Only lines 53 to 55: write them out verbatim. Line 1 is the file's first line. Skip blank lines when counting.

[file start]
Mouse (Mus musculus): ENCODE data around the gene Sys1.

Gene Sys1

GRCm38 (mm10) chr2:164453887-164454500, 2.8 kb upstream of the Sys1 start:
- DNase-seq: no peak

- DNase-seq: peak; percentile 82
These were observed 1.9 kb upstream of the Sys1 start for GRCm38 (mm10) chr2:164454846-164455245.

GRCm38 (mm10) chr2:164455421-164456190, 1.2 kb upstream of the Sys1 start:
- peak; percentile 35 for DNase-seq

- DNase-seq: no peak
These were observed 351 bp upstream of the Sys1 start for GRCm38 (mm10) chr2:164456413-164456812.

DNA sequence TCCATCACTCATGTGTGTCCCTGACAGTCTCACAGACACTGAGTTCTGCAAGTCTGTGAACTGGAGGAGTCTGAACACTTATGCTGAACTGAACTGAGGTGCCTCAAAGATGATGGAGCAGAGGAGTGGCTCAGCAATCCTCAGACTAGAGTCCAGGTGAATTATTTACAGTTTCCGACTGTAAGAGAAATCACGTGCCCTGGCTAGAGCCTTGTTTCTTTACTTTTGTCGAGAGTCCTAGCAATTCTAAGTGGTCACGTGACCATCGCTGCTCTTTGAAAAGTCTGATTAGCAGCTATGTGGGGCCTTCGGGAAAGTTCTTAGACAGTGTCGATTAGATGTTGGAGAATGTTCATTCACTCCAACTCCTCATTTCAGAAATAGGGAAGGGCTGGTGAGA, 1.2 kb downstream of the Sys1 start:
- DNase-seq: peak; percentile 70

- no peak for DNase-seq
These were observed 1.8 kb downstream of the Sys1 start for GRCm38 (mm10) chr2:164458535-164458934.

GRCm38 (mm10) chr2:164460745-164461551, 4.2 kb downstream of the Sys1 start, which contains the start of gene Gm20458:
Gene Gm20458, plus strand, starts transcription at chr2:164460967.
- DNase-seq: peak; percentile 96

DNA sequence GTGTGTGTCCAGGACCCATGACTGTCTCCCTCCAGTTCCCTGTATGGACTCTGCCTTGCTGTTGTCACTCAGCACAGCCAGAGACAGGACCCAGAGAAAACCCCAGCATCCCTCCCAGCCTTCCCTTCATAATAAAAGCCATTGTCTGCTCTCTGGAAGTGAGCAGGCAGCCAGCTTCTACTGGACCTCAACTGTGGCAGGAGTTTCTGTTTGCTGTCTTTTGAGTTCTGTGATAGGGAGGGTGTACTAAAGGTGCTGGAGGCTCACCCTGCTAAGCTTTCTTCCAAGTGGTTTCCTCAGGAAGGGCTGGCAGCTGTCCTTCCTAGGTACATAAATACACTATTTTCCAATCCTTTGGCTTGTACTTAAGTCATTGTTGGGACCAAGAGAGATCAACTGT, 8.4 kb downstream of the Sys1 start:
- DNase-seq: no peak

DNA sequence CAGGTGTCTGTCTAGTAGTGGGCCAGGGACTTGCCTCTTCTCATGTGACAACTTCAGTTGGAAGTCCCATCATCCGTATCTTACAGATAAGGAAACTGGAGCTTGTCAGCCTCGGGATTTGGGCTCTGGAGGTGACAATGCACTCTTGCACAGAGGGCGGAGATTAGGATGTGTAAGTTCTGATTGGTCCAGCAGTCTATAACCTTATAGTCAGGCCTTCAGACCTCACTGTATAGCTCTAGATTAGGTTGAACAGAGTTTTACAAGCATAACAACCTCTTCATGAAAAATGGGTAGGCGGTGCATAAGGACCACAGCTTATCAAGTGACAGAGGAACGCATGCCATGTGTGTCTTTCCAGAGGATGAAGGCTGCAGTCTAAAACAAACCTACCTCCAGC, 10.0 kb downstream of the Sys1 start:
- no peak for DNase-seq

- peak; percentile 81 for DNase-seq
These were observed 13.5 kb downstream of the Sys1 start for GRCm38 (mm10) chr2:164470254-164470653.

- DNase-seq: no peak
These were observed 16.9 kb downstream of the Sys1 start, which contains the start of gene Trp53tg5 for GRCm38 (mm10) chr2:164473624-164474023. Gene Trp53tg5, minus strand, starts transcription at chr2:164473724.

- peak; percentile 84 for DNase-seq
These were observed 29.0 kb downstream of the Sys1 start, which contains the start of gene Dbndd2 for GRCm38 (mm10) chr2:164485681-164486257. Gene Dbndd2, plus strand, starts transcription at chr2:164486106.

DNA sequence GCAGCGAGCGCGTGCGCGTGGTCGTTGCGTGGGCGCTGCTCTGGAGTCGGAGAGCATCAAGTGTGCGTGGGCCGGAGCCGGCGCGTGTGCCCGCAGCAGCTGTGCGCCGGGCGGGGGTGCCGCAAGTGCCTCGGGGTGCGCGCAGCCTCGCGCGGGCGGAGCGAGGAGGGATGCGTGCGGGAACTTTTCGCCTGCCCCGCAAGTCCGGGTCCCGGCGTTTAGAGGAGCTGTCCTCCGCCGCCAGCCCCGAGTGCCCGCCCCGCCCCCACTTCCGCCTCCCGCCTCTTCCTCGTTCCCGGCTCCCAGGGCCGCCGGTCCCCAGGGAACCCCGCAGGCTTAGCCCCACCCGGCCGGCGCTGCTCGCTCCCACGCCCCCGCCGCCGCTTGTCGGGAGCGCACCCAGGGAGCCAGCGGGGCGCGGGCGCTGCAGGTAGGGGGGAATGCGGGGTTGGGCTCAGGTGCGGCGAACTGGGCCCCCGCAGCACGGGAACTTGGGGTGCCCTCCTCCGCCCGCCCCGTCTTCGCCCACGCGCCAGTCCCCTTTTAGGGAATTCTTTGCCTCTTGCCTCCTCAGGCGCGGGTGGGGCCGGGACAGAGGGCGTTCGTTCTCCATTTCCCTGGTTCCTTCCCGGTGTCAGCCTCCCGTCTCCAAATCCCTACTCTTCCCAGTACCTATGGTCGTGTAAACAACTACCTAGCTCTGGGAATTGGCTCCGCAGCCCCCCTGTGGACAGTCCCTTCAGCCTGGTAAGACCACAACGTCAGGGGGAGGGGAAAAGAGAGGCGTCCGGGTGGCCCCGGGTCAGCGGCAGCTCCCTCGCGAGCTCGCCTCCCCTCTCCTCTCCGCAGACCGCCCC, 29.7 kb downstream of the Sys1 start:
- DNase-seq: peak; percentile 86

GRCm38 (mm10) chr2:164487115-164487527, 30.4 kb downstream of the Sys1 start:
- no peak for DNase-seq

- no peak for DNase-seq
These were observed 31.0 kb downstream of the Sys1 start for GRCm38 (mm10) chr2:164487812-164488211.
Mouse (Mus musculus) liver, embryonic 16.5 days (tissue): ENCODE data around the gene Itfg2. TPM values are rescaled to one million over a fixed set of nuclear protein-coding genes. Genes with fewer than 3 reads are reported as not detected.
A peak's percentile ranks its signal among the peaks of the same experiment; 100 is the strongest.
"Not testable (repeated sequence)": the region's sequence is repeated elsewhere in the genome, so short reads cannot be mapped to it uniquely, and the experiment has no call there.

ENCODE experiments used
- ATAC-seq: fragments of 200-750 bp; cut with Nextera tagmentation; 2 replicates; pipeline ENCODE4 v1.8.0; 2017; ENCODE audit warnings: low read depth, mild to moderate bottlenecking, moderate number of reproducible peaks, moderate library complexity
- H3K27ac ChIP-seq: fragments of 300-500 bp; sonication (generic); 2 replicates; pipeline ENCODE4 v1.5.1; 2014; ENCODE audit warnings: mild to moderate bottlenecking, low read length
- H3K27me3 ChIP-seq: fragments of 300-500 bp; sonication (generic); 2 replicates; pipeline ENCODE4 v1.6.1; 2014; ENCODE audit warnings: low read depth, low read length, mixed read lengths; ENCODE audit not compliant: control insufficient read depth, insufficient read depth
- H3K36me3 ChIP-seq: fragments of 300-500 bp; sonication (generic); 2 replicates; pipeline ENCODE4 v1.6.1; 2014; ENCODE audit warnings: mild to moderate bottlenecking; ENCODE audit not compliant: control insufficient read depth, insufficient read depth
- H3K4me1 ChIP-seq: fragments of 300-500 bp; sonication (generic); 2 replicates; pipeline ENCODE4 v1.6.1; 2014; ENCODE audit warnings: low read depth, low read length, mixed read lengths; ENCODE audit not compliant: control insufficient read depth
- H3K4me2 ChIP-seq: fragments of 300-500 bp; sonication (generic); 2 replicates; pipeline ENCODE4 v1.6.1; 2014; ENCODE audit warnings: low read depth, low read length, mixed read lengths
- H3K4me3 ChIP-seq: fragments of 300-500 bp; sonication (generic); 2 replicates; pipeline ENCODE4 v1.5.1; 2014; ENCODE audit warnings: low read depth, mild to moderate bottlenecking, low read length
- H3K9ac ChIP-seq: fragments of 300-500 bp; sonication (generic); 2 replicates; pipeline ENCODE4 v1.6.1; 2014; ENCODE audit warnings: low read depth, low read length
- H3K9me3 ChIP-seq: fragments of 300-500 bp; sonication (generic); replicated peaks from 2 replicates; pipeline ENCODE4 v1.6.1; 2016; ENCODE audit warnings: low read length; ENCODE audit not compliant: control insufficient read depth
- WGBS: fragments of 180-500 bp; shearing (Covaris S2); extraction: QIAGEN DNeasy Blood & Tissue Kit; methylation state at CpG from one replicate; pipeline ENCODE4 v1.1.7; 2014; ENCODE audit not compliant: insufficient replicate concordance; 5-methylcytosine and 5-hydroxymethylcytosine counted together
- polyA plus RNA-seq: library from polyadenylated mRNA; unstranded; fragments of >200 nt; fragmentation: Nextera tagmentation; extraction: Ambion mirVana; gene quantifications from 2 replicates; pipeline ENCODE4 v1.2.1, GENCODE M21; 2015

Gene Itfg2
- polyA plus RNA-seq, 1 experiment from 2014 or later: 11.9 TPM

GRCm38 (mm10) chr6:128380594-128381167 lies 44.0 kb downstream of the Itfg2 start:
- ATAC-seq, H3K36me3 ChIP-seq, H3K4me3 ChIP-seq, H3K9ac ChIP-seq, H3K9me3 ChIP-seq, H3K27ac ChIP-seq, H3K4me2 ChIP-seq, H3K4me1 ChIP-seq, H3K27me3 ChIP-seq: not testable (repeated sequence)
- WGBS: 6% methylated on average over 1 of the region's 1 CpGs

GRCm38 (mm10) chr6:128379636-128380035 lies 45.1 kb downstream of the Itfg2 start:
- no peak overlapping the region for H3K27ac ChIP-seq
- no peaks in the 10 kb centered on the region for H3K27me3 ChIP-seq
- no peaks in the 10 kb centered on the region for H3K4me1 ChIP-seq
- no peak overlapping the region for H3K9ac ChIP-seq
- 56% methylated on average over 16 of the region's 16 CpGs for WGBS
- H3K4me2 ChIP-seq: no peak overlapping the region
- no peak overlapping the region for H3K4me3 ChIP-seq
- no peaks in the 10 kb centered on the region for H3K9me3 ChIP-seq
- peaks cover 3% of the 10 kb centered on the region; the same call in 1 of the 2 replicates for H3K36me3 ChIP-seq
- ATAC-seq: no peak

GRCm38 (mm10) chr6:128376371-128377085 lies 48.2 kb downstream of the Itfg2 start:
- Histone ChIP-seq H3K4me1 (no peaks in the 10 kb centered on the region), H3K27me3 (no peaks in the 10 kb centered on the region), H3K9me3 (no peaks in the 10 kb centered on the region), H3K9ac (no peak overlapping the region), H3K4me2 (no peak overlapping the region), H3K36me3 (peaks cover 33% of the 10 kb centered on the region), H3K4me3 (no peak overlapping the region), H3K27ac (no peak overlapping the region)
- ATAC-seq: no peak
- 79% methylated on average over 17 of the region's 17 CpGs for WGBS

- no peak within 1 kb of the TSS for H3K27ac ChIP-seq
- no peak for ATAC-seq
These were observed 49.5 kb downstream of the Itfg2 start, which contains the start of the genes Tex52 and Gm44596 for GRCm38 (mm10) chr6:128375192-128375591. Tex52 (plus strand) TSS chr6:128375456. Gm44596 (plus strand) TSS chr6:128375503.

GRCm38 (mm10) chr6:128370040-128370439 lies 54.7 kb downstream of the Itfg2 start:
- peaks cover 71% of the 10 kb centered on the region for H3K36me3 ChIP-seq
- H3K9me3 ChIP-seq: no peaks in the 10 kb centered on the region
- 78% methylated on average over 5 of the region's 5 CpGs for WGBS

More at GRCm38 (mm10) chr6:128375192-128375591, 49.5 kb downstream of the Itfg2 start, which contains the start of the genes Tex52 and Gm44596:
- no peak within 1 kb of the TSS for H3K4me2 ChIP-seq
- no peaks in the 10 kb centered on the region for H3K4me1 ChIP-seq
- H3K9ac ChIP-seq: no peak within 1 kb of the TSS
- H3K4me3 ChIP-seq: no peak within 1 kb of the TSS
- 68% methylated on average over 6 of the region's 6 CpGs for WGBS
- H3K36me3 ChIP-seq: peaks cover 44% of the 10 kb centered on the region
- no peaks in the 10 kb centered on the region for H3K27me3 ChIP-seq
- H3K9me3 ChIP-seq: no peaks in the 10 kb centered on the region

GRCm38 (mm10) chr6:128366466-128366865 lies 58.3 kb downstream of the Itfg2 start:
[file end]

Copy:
- WGBS: 6% methylated on average over 1 of the region's 1 CpGs

GRCm38 (mm10) chr6:128379636-128380035 lies 45.1 kb downstream of the Itfg2 start:
- no peak overlapping the region for H3K27ac ChIP-seq